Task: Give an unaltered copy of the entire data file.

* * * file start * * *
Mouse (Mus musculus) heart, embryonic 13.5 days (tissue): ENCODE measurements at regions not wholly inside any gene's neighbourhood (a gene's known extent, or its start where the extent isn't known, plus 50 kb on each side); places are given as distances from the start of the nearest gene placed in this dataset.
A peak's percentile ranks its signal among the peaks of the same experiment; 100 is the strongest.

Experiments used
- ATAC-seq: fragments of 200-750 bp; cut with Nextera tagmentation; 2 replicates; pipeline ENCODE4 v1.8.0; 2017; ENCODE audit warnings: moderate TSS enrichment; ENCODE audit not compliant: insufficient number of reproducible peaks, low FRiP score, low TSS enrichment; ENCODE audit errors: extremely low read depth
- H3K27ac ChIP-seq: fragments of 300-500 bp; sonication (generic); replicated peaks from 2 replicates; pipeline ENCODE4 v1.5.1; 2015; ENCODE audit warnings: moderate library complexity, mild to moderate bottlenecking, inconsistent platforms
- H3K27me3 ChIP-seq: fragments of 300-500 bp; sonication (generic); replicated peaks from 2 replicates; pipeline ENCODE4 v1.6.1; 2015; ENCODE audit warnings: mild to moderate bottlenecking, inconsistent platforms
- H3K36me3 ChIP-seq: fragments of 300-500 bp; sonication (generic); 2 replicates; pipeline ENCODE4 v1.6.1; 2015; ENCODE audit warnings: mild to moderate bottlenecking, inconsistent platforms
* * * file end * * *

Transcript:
Mouse (Mus musculus) heart, embryonic 13.5 days (tissue): ENCODE measurements at regions not wholly inside any gene's neighbourhood (a gene's known extent, or its start where the extent isn't known, plus 50 kb on each side); places are given as distances from the start of the nearest gene placed in this dataset.
A peak's percentile ranks its signal among the peaks of the same experiment; 100 is the strongest.

Experiments used
- ATAC-seq: fragments of 200-750 bp; cut with Nextera tagmentation; 2 replicates; pipeline ENCODE4 v1.8.0; 2017; ENCODE audit warnings: moderate TSS enrichment; ENCODE audit not compliant: insufficient number of reproducible peaks, low FRiP score, low TSS enrichment; ENCODE audit errors: extremely low read depth
- H3K27ac ChIP-seq: fragments of 300-500 bp; sonication (generic); replicated peaks from 2 replicates; pipeline ENCODE4 v1.5.1; 2015; ENCODE audit warnings: moderate library complexity, mild to moderate bottlenecking, inconsistent platforms
- H3K27me3 ChIP-seq: fragments of 300-500 bp; sonication (generic); replicated peaks from 2 replicates; pipeline ENCODE4 v1.6.1; 2015; ENCODE audit warnings: mild to moderate bottlenecking, inconsistent platforms
- H3K36me3 ChIP-seq: fragments of 300-500 bp; sonication (generic); 2 replicates; pipeline ENCODE4 v1.6.1; 2015; ENCODE audit warnings: mild to moderate bottlenecking, inconsistent platforms